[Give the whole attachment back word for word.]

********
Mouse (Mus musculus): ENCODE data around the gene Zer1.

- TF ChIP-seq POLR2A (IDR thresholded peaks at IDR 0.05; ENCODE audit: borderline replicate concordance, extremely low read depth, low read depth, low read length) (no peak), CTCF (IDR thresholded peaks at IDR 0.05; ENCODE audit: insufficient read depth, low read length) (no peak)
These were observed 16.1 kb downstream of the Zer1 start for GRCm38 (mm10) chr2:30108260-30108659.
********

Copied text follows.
Mouse (Mus musculus): ENCODE data around the gene Zer1.

- TF ChIP-seq POLR2A (IDR thresholded peaks at IDR 0.05; ENCODE audit: borderline replicate concordance, extremely low read depth, low read depth, low read length) (no peak), CTCF (IDR thresholded peaks at IDR 0.05; ENCODE audit: insufficient read depth, low read length) (no peak)
These were observed 16.1 kb downstream of the Zer1 start for GRCm38 (mm10) chr2:30108260-30108659.